2 . Which section would be necessary to display the length of both femurs simultaneously?
3. Which section would be necessary to see the full length of the roots of the two front teeth simultaneously?
4. Which section divides the body into front and back?
5. Which section allows for length comparison between the right radius and ulna simultaneously?
2. Which section divides the body into right and left?
2. Which section divides the body into top and bottom?
3. Which section allows circumferential comparisons between arms?
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Anatomy, Coronal plane, Frontal Sagittal Transverse, length comparison, complete length
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There are three basic reference planes used in anatomy: the sagittal plane, the coronal plane, and the transverse plane. Learning Objectives
There are three basic reference planes used in anatomy: the sagittal plane, the coronal plane, and the transverse plane.
What Are Body Planes?
Body planes are hypothetical geometric planes used to divide the body into sections. They are commonly used in both human and zoological anatomy to describe the location or direction of bodily structures. Reference planes are the standard planes used in anatomical terminology and include:
While these are the major reference planes of the body, other planes are commonly used in relation to these three. A
longitudinal plane is any plane perpendicular to the transverse plane, while parasaggital planes are parallel to the saggital plane.
Anatomical Planes in a Human: There are three basic planes in zoological anatomy: sagittal, coronal, and transverse. A human in the anatomical position, can be described using a coordinate system with the Z-axis going from front to back, the X-axis going from left to right, and the Y-axis going from up to down.
Applications of Body Planes
Medical imaging techniques such as sonography, CT scans, MRI scans, or PET scans are one of the primary applications of body planes. By imaging a patient in standard anatomical position, a radiologist can build an X-Y-Z axis around the patient to apply body planes to the images. The planes can then be used to identify and locate the positions of the patient’s internal organs. Individual organs can also be divided by planes to help identify smaller structures within that organ.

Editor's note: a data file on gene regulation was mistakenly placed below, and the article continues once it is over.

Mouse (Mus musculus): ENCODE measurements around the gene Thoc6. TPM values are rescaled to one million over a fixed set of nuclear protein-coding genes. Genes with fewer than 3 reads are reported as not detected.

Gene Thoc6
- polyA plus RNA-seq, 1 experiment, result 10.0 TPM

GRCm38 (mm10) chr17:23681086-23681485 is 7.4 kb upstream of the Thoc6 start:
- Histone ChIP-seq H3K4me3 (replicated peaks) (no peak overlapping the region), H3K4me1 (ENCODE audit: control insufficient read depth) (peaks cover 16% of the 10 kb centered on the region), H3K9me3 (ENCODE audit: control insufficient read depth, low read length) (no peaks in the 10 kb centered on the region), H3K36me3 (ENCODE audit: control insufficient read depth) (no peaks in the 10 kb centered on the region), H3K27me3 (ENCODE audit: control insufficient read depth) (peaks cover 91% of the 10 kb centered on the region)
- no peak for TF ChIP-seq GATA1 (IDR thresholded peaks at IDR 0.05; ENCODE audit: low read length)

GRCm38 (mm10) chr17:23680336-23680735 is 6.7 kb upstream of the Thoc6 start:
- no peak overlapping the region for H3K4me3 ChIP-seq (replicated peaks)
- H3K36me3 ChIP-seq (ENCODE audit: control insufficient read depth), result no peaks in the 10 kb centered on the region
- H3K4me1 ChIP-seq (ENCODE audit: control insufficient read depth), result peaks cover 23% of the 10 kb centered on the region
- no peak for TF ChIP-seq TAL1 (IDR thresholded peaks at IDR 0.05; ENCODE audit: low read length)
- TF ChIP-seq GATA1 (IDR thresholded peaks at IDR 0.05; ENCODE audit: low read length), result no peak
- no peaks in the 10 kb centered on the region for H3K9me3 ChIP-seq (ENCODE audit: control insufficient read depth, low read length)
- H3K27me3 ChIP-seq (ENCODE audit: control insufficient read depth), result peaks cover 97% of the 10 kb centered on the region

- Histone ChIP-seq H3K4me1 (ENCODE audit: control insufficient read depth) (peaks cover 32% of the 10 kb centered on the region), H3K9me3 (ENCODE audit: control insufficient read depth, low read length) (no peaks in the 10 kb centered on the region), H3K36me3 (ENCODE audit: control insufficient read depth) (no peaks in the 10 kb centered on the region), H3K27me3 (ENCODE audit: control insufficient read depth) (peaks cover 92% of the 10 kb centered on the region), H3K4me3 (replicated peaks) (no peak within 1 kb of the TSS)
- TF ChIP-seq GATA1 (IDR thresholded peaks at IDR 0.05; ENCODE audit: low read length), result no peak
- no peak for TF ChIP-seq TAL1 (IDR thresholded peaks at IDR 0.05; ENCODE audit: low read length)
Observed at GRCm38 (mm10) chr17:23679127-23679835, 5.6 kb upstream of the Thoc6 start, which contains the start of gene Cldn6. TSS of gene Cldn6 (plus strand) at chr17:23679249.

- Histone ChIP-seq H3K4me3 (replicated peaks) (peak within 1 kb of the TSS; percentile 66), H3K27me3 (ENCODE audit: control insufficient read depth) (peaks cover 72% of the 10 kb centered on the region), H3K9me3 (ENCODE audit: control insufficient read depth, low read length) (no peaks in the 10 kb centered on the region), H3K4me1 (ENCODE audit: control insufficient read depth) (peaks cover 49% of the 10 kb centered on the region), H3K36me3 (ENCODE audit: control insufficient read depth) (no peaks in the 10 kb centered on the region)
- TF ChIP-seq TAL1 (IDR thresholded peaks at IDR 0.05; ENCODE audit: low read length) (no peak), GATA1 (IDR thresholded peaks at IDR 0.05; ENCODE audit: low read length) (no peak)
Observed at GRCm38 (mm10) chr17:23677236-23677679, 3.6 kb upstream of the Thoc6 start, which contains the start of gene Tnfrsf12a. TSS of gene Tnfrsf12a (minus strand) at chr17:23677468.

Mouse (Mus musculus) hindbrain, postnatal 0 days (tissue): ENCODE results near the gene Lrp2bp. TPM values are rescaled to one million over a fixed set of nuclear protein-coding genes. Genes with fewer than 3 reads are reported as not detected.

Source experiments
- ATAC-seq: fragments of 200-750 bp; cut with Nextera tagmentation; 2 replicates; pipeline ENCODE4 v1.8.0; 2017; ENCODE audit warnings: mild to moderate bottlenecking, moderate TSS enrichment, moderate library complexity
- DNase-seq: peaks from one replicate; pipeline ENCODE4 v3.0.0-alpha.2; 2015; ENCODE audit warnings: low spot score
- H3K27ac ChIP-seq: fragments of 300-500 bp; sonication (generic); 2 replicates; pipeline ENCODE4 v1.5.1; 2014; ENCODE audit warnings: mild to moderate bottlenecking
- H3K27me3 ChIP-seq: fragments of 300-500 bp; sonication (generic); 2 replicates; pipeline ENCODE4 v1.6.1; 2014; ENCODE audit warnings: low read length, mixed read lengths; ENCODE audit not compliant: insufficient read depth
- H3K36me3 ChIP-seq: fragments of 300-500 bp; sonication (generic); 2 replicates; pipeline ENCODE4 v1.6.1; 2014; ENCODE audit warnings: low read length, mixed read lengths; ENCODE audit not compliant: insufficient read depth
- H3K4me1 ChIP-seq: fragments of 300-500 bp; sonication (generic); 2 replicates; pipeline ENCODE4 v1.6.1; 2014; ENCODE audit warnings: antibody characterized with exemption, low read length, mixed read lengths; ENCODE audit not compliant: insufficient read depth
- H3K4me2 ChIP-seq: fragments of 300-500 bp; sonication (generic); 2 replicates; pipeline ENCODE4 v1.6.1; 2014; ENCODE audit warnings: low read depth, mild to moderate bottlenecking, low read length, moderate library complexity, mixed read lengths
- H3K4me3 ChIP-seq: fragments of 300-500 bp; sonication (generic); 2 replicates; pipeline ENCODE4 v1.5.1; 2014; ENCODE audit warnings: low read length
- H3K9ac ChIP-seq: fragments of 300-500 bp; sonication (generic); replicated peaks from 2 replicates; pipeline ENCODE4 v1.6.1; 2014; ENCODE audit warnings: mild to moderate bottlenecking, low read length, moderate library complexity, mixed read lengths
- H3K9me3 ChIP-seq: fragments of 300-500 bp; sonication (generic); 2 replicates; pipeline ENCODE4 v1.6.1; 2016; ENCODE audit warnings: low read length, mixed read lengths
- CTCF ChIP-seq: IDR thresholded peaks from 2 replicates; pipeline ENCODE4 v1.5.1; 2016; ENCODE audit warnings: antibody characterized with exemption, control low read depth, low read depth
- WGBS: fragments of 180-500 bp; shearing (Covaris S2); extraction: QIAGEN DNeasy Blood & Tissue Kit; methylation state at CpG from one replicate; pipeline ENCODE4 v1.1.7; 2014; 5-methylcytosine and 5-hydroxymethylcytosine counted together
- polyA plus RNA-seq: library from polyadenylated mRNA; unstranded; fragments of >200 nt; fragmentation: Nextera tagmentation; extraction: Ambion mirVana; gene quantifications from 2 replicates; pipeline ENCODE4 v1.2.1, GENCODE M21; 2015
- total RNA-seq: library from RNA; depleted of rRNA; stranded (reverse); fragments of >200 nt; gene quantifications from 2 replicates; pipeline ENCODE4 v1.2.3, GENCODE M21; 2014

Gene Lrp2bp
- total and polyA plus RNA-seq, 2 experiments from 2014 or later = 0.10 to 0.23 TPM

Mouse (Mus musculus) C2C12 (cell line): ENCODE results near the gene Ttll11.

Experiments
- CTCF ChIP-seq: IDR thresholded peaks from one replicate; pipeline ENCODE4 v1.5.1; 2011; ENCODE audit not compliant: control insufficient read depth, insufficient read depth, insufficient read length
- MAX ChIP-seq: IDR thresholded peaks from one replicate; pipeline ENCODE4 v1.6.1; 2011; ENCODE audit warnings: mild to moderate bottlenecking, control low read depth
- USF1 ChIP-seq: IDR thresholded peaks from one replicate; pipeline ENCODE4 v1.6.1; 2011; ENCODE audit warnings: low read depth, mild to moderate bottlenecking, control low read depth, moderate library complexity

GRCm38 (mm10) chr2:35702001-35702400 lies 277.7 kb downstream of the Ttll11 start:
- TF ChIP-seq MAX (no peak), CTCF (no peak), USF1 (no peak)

Body planes are used to describe anatomical motion in the X-Y-Z coordinate system that the body moves through. An anatomist could model a limb’s range of motion by measuring which planes the limb can move through and how far it is able to travel.
Anatomical change during embryological development is also described and measured with body planes. For example, during human embryonic development the coronal plane is horizontal, but becomes vertical as the embryo develops into a fetus. In comparative embryology, body planes provide a basis for comparing the ways in which different types of organisms develop anatomically within the womb.
Which of the following statements correctly describe anatomical position?
Anatomical position, or standard anatomical position, refers to the positioning of the body when it is standing upright and facing forward with each arm hanging on either side of the body, and the palms facing forward. The legs are parallel, with feet flat on the floor and facing forward.
Which of the following descriptions correctly describes anatomical position quizlet?
The body is upright, the legs are close together, the feet are flat on the floor, the arms are close to the sides, and the face and palms of the hands are facing forward.
Which type of section would separate superior and inferior structures?
The transverse plane (axial or X-Z plane) divides the body into superior and inferior (head and tail) portions. It is typically a horizontal plane through the center of the body and is parallel to the ground.
Which plane divides the body into left and right portions?
Sagittal Plane (Lateral Plane) - A vertical plane running from front to back; divides the body or any of its parts into right and left sides.